Matthaei Botanical Gardens

Currently Closed
10:00 am to 4:30 pm

Free Admission

1800 N. Dixboro Rd, Ann Arbor, MI

Social contexts
of bonsai

An ancient art

Growing plants in pots is a timeless and universal human activity. What we know as bonsai has over 2,000 years of continuous cultural development.

Buddhist Origins

The meditative practice of growing stylized potted plants is ancient. It began among Buddhist monks traveling in India. Bonsai then stepped crossed the Himalayas and into China, where the adopted practice became known as penjing—translated literally, plant in a pot.

China has a rich and vibrant artistic history across the millennia. The first clear reference to penjing is in Prince Zhang Huai’s funerary fresco during the Tang Dynasty – after 684. This elite context implies the art form was well developed and likely traces back in China as far as the Han and Qin Dynasties (221 BC to 220 AD). Over the centuries, penjing styles diversified, each striving to capture aspects of ‘the nature of nature’. Penjing’s extensive development as a contemporary art continues today.

Japanese Interpretation

In Japan, several sects of Buddhism were introduced from China starting in the sixth century (no earlier than 538 AD) and through the Heian period (794-1185.) As with all other Chinese elements introduced across these centuries, they were reinterpreted and integrated into Japanese culture. By the Kamakura period (1185-1333) a scroll depicts them at the Kasuga Shrine in Nara, the ancient capital.

Japan was intentionally self-isolated from most of the world between 1635 and 1853. The isolation was nearly complete. During this period of cultural refinement distinctive styles and display traditions of bonsai were developed. After Japan reopened to the world, bonsai were introduced to America and Europe through diplomatic and commercial engagements. An exceptionally clear history is provided by Japan Bonsai.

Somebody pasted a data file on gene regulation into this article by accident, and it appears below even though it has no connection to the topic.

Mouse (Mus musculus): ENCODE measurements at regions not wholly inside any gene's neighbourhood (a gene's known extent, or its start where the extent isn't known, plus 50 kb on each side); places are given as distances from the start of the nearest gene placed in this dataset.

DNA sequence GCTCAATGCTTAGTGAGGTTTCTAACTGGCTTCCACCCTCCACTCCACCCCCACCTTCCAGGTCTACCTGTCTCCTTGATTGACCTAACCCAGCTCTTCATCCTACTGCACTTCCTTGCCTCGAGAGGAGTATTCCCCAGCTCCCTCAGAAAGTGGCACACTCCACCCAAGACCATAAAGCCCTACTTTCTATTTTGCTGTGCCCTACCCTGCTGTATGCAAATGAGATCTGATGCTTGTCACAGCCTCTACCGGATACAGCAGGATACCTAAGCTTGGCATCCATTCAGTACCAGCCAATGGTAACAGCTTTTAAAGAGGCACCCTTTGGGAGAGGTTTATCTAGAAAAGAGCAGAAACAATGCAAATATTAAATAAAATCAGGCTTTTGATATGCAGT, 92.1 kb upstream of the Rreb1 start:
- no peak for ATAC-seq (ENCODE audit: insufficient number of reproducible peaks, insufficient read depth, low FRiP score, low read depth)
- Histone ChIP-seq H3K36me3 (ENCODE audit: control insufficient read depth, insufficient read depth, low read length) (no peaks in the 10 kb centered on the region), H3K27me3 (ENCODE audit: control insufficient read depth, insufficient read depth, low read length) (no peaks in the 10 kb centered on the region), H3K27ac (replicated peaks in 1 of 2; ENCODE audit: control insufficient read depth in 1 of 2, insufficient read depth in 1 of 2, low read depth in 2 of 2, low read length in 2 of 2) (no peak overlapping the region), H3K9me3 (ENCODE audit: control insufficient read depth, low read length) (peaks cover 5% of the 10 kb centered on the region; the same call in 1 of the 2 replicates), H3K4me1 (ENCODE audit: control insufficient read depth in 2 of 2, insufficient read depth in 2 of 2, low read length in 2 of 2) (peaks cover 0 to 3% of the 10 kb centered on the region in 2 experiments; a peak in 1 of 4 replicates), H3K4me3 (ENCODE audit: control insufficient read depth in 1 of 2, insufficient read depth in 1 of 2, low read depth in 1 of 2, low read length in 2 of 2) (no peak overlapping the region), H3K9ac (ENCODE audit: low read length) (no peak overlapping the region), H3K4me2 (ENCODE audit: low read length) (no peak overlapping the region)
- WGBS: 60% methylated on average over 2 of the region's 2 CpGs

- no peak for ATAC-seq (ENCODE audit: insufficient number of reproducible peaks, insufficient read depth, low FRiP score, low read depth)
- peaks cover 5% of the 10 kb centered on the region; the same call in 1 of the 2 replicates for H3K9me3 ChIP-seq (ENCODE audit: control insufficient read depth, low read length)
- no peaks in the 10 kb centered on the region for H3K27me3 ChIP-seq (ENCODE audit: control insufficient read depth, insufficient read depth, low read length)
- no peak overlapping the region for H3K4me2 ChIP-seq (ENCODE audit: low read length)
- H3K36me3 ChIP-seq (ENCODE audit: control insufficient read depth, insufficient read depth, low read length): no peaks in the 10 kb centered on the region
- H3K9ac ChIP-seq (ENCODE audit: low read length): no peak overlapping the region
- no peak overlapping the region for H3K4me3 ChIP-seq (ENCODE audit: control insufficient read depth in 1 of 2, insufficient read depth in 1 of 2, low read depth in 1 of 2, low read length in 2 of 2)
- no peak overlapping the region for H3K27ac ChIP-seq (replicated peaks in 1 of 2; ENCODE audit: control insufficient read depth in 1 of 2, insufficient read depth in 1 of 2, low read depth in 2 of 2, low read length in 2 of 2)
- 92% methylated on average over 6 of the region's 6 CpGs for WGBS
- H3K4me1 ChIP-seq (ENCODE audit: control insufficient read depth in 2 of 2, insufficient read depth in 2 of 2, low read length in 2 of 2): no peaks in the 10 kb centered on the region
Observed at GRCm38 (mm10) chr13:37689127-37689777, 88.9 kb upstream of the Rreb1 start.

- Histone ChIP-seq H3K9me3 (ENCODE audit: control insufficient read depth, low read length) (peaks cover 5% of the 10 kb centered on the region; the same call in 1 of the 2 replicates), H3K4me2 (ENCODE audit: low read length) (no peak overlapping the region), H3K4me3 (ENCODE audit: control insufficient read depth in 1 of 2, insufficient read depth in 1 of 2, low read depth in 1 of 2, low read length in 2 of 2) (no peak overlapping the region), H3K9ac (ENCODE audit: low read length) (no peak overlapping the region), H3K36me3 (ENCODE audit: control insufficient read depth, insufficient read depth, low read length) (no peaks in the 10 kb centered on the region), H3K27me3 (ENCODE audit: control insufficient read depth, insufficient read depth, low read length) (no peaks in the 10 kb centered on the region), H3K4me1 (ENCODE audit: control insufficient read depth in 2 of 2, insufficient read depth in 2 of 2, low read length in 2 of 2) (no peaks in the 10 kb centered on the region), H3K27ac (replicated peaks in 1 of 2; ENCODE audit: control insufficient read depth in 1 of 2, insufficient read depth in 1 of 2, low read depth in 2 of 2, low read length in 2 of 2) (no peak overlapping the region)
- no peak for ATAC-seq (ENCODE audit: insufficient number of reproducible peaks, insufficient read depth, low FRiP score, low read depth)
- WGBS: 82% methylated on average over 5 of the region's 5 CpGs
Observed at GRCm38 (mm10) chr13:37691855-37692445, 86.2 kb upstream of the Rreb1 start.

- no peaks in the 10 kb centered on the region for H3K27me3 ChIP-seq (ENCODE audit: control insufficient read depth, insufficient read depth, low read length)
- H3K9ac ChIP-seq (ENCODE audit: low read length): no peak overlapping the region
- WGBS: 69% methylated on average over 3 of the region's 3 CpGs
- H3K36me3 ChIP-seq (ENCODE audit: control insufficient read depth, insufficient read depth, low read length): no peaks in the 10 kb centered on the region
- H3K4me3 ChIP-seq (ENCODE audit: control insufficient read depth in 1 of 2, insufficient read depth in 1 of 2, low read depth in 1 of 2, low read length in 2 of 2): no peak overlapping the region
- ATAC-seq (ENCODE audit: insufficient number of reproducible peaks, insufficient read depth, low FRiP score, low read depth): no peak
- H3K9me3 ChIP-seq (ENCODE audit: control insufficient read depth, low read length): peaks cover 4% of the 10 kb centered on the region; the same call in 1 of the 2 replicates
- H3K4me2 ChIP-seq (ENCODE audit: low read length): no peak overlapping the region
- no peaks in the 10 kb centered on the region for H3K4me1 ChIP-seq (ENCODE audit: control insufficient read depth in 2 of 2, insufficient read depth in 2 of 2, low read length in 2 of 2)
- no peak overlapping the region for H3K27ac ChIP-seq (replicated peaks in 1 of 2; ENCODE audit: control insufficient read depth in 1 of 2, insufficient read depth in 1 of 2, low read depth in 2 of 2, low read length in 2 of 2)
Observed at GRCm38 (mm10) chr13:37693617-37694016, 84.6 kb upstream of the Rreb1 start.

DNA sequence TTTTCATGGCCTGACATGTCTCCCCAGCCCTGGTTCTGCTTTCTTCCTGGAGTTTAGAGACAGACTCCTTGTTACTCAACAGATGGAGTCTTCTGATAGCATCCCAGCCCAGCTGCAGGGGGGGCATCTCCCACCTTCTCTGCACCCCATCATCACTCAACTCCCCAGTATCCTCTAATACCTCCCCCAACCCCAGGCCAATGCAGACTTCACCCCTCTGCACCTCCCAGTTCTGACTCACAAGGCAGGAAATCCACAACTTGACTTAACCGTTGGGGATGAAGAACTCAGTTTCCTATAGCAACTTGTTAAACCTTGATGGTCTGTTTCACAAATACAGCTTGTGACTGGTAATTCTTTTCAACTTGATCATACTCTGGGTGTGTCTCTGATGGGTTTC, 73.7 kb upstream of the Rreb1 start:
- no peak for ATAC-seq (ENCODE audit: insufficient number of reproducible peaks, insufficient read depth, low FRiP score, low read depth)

Detail of a Japanese scroll showing bonsai around 1100 A.D.

Detail of a Japanese scroll showing bonsai around 1100 A.D.
Credit: Takakane Takashina, National Diet Library

This is one of several funerary tiles showing penjing being brought as tribute, indicating they held considerable status.

This is the optional caption text for the above image.  Photo by: Jane Doe

Moving to Leadership

A bold future beckons: engaging people new-to-bonsai while deepening our existing relationships and networks. Everything depends on our specimens being exemplary. As we on-board one of the continent’s most important private collections, we’ll be refining our existing collection and expanding our audiences.

We need your help – spreading the word, coming to see the specimens through the year, learning more, and supporting us.

Caretaker working with a bonsai tree